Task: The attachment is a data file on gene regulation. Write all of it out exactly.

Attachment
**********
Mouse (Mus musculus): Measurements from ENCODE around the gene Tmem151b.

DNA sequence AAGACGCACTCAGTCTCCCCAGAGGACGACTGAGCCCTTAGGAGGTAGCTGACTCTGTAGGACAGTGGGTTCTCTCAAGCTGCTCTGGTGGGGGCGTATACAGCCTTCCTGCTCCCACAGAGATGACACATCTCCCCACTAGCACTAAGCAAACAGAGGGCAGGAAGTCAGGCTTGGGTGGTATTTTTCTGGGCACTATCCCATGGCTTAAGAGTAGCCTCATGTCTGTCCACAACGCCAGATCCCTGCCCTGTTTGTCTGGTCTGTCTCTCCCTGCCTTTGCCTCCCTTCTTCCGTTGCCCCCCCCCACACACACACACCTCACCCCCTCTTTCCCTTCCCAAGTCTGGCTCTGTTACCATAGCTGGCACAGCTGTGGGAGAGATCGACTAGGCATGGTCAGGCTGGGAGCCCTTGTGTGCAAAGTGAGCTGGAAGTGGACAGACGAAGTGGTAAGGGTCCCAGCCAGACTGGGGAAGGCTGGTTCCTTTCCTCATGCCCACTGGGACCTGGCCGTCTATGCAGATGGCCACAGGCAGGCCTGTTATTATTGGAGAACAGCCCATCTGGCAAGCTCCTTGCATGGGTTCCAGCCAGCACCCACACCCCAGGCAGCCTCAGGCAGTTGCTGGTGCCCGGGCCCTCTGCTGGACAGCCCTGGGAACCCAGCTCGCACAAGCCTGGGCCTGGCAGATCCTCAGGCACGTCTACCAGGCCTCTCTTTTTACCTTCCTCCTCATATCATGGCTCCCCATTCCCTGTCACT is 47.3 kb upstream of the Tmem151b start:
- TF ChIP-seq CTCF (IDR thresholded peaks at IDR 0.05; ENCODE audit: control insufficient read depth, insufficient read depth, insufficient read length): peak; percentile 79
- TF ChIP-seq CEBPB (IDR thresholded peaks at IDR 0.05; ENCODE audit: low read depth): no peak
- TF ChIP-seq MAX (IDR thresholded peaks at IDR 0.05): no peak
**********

Mouse (Mus musculus): Measurements from ENCODE around the gene Tmem151b.

DNA sequence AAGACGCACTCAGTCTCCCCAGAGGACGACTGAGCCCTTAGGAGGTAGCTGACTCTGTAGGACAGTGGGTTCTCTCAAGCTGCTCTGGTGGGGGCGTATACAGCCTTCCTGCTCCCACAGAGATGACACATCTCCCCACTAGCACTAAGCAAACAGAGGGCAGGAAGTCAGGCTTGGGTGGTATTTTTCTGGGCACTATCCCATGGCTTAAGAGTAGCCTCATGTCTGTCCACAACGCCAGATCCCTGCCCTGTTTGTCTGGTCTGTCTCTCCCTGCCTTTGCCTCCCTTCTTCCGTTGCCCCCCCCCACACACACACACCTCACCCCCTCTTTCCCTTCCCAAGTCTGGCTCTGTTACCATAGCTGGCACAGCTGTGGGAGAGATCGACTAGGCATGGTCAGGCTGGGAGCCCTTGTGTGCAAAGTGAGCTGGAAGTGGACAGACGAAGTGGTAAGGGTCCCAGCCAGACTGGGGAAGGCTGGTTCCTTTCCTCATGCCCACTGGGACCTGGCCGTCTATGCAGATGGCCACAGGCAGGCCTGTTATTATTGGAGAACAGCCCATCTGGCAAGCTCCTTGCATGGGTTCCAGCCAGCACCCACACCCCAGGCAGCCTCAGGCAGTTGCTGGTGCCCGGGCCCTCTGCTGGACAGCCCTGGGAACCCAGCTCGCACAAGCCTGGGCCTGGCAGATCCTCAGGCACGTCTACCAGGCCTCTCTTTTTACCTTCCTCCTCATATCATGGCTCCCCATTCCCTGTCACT is 47.3 kb upstream of the Tmem151b start:
- TF ChIP-seq CTCF (IDR thresholded peaks at IDR 0.05; ENCODE audit: control insufficient read depth, insufficient read depth, insufficient read length): peak; percentile 79
- TF ChIP-seq CEBPB (IDR thresholded peaks at IDR 0.05; ENCODE audit: low read depth): no peak
- TF ChIP-seq MAX (IDR thresholded peaks at IDR 0.05): no peak